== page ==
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Sep 12, 2007 04:47 PM

Good ramen noodles in SF?

Just got back from a trip to NYC. Had great meals at Del Posto, 11 Madison Park, and The Bar at the Modern, but the best meal of the trip was a transformative bowl of ramen noodles at Momofuku Noodle Bar. Actually, I should say meal(s) since I made the trek down to the Lower East Side (from the Upper West Side, could it have been any farther) two days in a row just to have lunch there again. Incredibly flavorful (but not salty or greasy) broth, chewy noodles, wonderful braised pork and luscious slabs of pork belly, and a beautifully poached egg...all artisanal ingredients beautifully combined.

Of course now I'm back in SF, and am craving a decent bowl of ramen. From past posts it seems like the best ramen is located from San Mateo down to San Jose. Is there a decent to good place for ramen in SF proper? And why doesn't someone do great eats like David Chang of Momofuku here? Granted, the bowl of ramen (which was very large) cost $14, but a $14 gourmet meal is a cheap one in my book!

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  1. I couldn't find it via the search function but there's a ramen ranking list by Melanie Wong that breaks it down to a 100.

    I like Tanpopo in J-town.

    5 Replies
    1. re: ML8000

      Well, I'm really fond of Genki, on Geary and 3d or 4th. Good broth, kind of milky, not overly salty, delicious in a word.

      1. re: Bodegadawg

        I've found their broth to be on the flavorless side - indeed not much salt but not much of anything else either.

        1. re: Bodegadawg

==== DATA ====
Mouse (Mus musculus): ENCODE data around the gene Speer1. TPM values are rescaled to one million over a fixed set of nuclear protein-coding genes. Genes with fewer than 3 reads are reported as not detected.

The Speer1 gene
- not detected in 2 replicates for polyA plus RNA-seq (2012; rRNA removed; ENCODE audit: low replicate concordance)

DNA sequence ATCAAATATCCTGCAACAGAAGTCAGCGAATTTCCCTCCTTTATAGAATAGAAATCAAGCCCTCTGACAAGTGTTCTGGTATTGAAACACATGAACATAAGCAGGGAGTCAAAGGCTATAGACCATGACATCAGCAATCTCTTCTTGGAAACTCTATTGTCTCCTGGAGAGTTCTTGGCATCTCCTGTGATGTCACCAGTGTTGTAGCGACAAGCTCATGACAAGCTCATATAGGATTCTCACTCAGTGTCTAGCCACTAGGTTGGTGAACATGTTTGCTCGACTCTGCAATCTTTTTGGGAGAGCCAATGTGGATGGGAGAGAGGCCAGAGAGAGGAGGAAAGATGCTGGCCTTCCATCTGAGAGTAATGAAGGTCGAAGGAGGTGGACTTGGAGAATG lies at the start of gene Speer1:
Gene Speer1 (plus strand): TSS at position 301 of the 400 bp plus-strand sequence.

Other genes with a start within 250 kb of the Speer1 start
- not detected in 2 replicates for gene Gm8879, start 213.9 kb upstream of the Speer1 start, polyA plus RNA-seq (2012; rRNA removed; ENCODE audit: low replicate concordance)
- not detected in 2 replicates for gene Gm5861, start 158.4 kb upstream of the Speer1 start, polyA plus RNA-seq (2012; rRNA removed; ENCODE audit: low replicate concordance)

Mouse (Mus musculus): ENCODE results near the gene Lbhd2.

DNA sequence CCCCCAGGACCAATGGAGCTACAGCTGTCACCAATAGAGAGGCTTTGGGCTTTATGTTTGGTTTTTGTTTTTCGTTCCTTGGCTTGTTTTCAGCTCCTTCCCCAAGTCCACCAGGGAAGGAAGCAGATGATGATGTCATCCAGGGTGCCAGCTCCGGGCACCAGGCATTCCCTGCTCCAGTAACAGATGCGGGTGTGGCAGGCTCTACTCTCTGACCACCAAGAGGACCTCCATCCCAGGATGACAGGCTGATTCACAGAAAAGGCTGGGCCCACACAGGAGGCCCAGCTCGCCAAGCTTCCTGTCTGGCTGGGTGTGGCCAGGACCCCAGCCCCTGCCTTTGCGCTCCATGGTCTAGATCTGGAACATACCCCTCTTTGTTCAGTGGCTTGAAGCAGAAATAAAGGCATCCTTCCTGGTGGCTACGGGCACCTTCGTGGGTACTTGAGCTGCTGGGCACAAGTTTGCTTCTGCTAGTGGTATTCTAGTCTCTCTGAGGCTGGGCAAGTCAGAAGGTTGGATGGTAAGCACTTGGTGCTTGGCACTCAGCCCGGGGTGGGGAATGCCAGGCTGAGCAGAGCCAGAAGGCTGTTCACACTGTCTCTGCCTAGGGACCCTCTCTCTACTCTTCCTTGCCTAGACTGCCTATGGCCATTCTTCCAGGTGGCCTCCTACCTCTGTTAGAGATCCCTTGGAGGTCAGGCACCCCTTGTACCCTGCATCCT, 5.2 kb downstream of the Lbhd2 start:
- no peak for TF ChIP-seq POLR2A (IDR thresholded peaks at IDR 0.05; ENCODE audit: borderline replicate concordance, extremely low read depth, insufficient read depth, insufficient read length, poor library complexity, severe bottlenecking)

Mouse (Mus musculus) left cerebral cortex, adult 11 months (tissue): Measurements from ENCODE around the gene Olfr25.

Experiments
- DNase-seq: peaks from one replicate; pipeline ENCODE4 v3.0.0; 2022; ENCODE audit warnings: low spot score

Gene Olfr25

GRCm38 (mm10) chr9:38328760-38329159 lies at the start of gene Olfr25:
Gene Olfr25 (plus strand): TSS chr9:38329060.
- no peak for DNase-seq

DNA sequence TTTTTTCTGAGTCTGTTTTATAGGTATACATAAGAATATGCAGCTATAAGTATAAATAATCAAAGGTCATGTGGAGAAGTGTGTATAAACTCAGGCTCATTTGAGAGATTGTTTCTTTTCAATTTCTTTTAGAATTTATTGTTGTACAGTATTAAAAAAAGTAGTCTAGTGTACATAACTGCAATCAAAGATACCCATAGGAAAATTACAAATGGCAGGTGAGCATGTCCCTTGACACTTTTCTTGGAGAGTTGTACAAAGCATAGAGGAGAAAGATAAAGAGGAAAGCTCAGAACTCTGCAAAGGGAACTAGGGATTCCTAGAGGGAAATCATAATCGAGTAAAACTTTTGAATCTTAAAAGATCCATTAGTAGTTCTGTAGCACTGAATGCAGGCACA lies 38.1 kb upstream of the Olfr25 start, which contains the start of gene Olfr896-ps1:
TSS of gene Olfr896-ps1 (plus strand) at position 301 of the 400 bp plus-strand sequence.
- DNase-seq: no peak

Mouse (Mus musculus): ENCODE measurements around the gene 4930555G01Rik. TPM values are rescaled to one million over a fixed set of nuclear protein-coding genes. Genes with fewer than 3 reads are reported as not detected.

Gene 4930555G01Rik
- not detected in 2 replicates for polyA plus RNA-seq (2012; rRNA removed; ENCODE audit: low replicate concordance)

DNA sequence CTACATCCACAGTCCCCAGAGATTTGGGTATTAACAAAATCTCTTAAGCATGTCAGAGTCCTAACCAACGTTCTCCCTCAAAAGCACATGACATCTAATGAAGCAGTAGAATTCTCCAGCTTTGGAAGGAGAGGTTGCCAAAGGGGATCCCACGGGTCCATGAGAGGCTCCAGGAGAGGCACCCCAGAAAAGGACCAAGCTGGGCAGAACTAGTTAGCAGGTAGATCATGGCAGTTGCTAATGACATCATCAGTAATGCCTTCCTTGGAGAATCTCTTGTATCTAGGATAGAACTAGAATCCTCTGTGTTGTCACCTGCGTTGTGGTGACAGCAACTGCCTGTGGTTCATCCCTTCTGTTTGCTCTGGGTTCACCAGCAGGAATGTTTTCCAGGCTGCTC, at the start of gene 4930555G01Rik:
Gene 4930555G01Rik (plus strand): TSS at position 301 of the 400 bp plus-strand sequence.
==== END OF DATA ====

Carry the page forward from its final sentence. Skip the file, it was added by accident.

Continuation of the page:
i will definitely try this one, since it's only a few blocks from where i live, and can easily scoot over there for lunch one day

          1. re: Robert Lauriston

            thanks for digging this up, i tried to search for it, but couldn't find it! will definitely check out the sf places, although there aren't too many of them

        2. Try Oyaji near 32nd and Clement. The ramen is to die for. It comes with extremely tender pork and some egg, with these crazy shakers of spices that I personally don't bother with since the broth is so flavorful. I recommend you order with extra pork if that's what you're into. Just to warn you: it is a tad salty, but it's freaking delicious.

          2 Replies
          1. re: iwantmytwodollars

            thanks, this one is also not too far from me, so I'll definitely check it out. I'll be curious to taste the broth...I like flavorful broth, but if it seems like it's been seasoned w/too much salt or msg, that's a turnoff.

            1. re: rcinsf

              I would say Oyaji's ramen is, unlike some places, more about the broth than the noodles. I think The Drunken Master makes it himself from pork bones, etc. The egg is not poached but hardboiled and sliced. The meat is sliced char sew (I am so spelling that wrong, but you get the idea). Hope you can enjoy it.

          2. Stayed in Styvesant Town a few months ago and walked past Momofuku at least a dozen times... it was 95 degrees at the time so ramen didn't seem the food of choice, but now I wish I had.

            Do a search for ramen on this board but set the parameters to include 2-3 years ago, there were lots of discussions about SF Ramen, I still haven't found what I'm looking for, but I live 2 blocks from Genki and it usually satisfies. Good luck in your search.

            1 Reply
            1. re: misterchinn

              Next time you pass by, you should stop in for a bowl of ramen. I was there a couple weeks ago, the weather was warm outside (but not 95 degrees!) Sit at the counter by the cooks (where it's even hotter!) and watch them put together your bowl of ramen. Then you'll understand why it's so good. They had a container set aside just to hold these perfectly poached eggs which they place on the ramen. Just to see the care they take in assembling the dish and its components is wonderful.

            2. IMHO, Katana-Ya on Geary and Mason is as good as Ramen gets in the city. If you want to go all out, order the rich broth with salt and cha-shu.

              430 Geary St, San Francisco, CA 94102

              9 Replies
              1. re: osho